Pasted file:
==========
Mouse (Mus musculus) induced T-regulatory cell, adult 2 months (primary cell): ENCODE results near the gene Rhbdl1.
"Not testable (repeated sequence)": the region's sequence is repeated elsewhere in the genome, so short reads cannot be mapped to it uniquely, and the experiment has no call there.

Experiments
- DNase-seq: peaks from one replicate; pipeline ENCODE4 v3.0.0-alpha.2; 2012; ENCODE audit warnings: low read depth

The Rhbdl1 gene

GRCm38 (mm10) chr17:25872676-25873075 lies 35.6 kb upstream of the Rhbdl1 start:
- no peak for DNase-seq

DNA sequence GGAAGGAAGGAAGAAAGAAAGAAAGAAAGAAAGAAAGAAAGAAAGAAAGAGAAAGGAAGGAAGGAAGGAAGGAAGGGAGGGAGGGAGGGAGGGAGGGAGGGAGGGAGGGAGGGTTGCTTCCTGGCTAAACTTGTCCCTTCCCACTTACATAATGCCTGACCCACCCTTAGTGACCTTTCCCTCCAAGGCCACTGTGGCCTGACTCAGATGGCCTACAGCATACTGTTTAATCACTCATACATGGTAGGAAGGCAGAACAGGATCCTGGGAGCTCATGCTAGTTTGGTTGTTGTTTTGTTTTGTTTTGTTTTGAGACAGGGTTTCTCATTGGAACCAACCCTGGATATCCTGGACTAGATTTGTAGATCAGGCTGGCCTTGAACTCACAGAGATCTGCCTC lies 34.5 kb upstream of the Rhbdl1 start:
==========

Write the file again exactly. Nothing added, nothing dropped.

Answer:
Mouse (Mus musculus) induced T-regulatory cell, adult 2 months (primary cell): ENCODE results near the gene Rhbdl1.
"Not testable (repeated sequence)": the region's sequence is repeated elsewhere in the genome, so short reads cannot be mapped to it uniquely, and the experiment has no call there.

Experiments
- DNase-seq: peaks from one replicate; pipeline ENCODE4 v3.0.0-alpha.2; 2012; ENCODE audit warnings: low read depth

The Rhbdl1 gene

GRCm38 (mm10) chr17:25872676-25873075 lies 35.6 kb upstream of the Rhbdl1 start:
- no peak for DNase-seq

DNA sequence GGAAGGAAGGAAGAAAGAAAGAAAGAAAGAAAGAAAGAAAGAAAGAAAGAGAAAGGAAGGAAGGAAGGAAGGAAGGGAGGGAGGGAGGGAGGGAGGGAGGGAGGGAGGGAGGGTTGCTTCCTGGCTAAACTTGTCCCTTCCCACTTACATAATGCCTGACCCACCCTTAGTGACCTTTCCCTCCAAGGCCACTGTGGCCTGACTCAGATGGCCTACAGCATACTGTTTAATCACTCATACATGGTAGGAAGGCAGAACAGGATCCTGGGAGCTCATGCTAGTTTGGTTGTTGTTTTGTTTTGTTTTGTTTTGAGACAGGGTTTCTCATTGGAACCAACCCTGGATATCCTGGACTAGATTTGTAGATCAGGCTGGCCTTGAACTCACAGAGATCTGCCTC lies 34.5 kb upstream of the Rhbdl1 start: